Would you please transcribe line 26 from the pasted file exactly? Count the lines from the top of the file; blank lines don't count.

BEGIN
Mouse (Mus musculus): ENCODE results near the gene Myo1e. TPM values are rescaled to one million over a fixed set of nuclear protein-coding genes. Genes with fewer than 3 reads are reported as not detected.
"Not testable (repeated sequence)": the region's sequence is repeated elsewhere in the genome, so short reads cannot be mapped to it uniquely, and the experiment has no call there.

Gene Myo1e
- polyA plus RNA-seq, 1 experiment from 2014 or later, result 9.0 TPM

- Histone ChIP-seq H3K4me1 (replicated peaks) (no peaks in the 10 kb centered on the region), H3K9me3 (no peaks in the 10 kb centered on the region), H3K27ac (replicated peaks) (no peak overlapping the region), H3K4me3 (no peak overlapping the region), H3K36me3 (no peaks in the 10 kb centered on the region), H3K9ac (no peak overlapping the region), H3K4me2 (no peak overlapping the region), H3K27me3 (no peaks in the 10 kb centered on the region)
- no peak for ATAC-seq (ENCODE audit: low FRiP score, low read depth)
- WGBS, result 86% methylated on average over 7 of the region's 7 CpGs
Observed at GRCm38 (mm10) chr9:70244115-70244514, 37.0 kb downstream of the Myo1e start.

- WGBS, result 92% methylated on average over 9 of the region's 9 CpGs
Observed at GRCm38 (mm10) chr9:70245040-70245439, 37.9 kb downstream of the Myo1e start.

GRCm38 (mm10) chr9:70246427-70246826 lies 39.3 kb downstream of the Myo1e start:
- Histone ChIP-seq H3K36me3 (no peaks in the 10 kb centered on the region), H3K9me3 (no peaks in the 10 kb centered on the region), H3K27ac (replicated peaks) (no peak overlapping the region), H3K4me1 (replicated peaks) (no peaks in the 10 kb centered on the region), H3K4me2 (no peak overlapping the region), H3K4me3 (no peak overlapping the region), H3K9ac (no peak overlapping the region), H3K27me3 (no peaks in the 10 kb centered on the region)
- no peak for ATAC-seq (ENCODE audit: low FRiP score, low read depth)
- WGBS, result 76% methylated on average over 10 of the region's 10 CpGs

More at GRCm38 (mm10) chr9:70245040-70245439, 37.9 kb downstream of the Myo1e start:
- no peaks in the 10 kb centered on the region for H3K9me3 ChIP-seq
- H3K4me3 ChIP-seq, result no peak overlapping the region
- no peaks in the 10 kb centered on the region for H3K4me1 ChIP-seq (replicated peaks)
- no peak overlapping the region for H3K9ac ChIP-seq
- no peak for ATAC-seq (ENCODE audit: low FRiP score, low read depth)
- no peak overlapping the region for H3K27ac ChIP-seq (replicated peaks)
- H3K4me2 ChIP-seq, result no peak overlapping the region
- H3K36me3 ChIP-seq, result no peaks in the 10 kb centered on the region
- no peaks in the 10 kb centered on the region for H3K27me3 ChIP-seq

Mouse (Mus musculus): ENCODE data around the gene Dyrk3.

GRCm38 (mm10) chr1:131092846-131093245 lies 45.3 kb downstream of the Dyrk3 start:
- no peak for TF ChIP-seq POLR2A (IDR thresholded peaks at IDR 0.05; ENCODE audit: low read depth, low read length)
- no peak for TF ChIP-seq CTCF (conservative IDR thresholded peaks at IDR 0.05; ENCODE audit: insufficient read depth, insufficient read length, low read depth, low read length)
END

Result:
GRCm38 (mm10) chr1:131092846-131093245 lies 45.3 kb downstream of the Dyrk3 start: